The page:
The Stats Don't Add Up
Ray Cotolo
February 16, 2014
Standardbred racing seems like a game of mathematics, where the contestants (horsemen) with the highest win rate do the best. While this is partly true, the other side of the math is that they will lose more often than their clip. For example, a trainer who wins 30% of the time is losing the other 70%, making betting off of "hot" trainers a bad reason for a horse to be a contender. The same goes for driver clips, post-position percentages and so on so forth.
My first example comes from one of the most household names in the harness industry, Ron Burke. I don't want to make it seem like I'm slandering his training, because he has evidence to prove his success (mostly with several trainer of the year awards). On January 31, we surprisingly covered the $34,000 Blizzard Stakes final at Woodbine on North American Harness Update, where Burke trained an overwhelming favorite, Sayitall Bb. Below are her lines.
Chances are that Sayitall Bb wasn't the 7/5 favorite only because of her residence is the Burke barn, as she shows several victories in her last four starts. To the non-experienced handicapper, her last mile in the Blizzard preliminary seems like a good race. She parked through a :26.4 first quarter and sat a trip to get up by a nose as the favorite. As for an experienced handicapper, her form would be in question, due to a two-week layoff, as well as if she can win from anywhere other than a pocket. Sure enough, Miss Poppycock, who set the pace in her last outing, defeated Sayitall Bb at odds of 10-1.
Another good example too comes from Burke. This time, our focus shifts south of the border to the Meadowlands. Ron Burke and Yannick Gingras are known as one of the hottest partnerships at the Big M, with people using that as a sole angle to bet their horses. While Gingras is the leading driver and winning at a 26% clip, he accumulated three wins with Burke-trainees. Those three returned $7.40, $3.40 and $9.20, totaling to $20. If you were to bet every horse Gingras and Burke had over the weekend at the Meadowlands, you would be down $16. Plus, the average odds of their horses were 4.2-1 (the median was 3-1). Nothing to take away from Gingras and Burke, but betting solely on the duo seems unprofitable with 70% of their races not being victories.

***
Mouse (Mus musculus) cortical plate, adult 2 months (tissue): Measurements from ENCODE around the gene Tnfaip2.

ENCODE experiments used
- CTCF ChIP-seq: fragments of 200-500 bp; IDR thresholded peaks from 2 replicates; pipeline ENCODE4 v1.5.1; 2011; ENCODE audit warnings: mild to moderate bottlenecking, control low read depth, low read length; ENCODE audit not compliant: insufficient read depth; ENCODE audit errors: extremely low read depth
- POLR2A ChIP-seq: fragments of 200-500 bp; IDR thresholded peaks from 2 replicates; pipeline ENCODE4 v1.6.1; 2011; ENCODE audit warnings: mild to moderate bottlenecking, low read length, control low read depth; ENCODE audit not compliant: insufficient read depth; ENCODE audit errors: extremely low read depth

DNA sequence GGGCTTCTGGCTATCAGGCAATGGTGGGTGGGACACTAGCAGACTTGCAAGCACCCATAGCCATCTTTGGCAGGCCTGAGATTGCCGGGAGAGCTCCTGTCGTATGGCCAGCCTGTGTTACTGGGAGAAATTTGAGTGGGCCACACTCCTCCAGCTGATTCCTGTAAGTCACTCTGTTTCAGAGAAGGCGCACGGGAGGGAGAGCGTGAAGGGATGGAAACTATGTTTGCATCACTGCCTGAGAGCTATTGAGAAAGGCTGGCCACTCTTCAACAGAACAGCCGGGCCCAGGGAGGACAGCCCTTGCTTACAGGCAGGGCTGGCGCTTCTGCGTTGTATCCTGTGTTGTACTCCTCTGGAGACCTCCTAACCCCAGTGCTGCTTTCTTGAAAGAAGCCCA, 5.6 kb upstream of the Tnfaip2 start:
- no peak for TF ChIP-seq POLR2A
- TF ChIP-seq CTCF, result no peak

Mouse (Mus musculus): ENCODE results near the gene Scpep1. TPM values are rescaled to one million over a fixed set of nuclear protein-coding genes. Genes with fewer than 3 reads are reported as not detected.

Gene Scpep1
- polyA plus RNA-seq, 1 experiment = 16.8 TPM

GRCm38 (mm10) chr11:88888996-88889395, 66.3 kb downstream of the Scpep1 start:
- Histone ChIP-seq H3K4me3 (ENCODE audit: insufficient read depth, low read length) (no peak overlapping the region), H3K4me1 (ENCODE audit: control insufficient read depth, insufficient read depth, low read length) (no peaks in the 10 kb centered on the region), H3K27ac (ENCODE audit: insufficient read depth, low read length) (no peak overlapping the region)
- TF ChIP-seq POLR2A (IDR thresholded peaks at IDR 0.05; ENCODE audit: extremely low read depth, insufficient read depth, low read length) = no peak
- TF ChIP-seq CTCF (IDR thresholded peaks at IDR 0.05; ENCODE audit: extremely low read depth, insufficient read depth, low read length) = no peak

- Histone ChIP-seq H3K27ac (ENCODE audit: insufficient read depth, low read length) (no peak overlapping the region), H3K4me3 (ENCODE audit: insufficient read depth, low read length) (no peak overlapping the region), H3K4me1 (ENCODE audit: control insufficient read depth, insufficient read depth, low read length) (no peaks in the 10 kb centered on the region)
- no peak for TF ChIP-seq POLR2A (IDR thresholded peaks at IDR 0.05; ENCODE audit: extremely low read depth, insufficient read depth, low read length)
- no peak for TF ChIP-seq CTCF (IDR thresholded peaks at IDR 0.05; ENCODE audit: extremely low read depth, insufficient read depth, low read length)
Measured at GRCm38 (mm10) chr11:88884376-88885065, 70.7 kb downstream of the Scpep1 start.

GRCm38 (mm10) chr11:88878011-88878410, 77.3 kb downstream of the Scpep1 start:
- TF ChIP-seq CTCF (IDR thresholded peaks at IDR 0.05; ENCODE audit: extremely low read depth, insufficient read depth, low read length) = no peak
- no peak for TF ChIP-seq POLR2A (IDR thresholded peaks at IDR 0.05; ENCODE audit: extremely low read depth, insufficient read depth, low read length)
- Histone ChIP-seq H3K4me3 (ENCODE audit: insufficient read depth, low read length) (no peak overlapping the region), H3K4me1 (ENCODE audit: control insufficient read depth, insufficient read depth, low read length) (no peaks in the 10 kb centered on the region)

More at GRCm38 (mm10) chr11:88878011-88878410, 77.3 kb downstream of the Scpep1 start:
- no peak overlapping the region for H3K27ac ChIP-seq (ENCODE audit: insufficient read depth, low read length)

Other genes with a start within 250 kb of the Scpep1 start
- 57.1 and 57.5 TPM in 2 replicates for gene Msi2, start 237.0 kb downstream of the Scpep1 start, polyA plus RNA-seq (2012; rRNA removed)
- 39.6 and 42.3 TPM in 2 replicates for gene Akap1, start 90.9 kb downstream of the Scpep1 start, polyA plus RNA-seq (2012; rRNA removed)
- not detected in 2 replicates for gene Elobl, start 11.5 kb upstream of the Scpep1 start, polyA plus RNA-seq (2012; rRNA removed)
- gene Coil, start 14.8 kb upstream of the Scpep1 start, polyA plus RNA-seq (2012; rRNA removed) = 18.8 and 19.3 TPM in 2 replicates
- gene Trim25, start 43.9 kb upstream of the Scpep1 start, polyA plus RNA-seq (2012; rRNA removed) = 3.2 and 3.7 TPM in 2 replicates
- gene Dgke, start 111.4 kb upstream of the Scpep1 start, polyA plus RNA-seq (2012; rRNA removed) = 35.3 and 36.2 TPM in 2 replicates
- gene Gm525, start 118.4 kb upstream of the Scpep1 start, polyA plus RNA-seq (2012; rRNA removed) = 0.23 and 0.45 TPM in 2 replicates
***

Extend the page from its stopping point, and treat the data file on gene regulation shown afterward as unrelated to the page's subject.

Finally, we'll take a look at where statistics most certainly mean nothing. Peer over the lines of Twin B Spike Man from January 17 at the Meadowlands.
Highlighted on the program are the driver, Mike Simons, and his last trip, a 24-1 upset victory with Simons in the bike. In his last start, he was dismissed off of his fourth place finish, even though he can be excused due to parking in the mile. He drew better next out and won with ease to return $50. That was also Simons second win of the meet (he went into that race with a 7% clip). Next time out, now winning at an 8% clip, Simons guided Twin B Spike Man to a 3-1 upset, returning $65.80 to win (note Twin B Spike Man only stepped up from a B-2 to a B-2/B-1 Handicap). Regardless of his small win percentage, he still won with a horse that was sharp.
Overall, the stats don't add up, more profit wise than actual math wise (because stats are math, using addition and such). No matter how "hot" a driver or a trainer is at a point in time, they will still lose almost two times more than they win, as well as those who have never won will win eventually. In those instances, the objective to catch would be to seek an improving horse, which we'll save for another day.
Statistics are what you make of them, literally.
Ray Cotolo, long time follower of the harness racing industry, is a presenter on North American Harness Update.
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